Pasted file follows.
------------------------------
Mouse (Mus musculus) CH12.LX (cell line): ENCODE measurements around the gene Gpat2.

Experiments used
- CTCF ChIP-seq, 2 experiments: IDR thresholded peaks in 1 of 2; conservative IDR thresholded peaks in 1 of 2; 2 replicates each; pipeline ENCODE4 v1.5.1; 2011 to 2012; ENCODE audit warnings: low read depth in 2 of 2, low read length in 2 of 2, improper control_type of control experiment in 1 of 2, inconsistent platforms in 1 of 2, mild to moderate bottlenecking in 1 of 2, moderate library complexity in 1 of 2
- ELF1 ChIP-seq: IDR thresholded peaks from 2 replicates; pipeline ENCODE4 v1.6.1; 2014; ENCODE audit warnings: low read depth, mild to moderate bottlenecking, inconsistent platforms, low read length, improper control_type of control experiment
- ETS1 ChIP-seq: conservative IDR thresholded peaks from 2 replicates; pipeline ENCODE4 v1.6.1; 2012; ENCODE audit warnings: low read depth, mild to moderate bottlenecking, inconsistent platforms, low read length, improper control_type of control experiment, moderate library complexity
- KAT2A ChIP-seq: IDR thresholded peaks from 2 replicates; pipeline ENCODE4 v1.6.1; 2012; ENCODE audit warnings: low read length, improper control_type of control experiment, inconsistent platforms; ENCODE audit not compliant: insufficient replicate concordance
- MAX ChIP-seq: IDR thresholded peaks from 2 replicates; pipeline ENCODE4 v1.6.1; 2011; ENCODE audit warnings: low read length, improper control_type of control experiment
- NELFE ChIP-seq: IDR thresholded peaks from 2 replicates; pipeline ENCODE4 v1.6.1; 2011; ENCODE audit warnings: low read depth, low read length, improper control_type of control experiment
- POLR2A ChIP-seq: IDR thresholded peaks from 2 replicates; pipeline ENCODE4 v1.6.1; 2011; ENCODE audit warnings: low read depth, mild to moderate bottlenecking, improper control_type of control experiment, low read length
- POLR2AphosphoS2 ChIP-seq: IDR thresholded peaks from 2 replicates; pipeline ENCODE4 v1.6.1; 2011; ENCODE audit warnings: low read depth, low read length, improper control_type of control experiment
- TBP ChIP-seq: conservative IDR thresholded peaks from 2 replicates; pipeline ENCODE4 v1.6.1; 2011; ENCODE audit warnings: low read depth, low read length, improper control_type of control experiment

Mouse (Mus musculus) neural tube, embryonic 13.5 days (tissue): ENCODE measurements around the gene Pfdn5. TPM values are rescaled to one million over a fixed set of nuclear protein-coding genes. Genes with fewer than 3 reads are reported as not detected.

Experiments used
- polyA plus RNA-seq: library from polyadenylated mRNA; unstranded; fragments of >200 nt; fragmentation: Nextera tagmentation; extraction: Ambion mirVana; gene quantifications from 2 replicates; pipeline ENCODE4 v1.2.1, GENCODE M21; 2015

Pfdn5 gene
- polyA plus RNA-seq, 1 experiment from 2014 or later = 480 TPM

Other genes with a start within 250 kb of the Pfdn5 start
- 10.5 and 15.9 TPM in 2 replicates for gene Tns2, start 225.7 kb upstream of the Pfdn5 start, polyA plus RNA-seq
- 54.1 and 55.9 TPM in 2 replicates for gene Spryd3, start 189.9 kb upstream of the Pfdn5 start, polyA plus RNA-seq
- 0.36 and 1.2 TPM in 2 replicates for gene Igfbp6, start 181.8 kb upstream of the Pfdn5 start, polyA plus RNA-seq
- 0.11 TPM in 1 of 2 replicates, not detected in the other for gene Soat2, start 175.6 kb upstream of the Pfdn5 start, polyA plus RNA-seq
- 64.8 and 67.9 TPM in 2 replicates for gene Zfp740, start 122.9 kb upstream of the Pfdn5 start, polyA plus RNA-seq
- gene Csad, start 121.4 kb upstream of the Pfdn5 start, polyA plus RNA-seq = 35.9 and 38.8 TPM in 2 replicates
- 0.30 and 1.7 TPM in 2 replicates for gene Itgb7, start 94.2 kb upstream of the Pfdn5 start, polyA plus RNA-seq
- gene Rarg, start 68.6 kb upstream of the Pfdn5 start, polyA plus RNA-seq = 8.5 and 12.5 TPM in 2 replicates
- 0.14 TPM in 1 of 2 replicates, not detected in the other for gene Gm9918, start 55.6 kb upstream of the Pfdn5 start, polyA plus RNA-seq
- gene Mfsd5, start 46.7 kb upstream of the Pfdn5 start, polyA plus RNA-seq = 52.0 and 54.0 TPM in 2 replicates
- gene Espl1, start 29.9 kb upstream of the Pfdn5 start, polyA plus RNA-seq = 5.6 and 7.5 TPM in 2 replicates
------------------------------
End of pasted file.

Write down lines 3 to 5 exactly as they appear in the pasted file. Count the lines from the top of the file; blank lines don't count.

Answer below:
- CTCF ChIP-seq, 2 experiments: IDR thresholded peaks in 1 of 2; conservative IDR thresholded peaks in 1 of 2; 2 replicates each; pipeline ENCODE4 v1.5.1; 2011 to 2012; ENCODE audit warnings: low read depth in 2 of 2, low read length in 2 of 2, improper control_type of control experiment in 1 of 2, inconsistent platforms in 1 of 2, mild to moderate bottlenecking in 1 of 2, moderate library complexity in 1 of 2
- ELF1 ChIP-seq: IDR thresholded peaks from 2 replicates; pipeline ENCODE4 v1.6.1; 2014; ENCODE audit warnings: low read depth, mild to moderate bottlenecking, inconsistent platforms, low read length, improper control_type of control experiment
- ETS1 ChIP-seq: conservative IDR thresholded peaks from 2 replicates; pipeline ENCODE4 v1.6.1; 2012; ENCODE audit warnings: low read depth, mild to moderate bottlenecking, inconsistent platforms, low read length, improper control_type of control experiment, moderate library complexity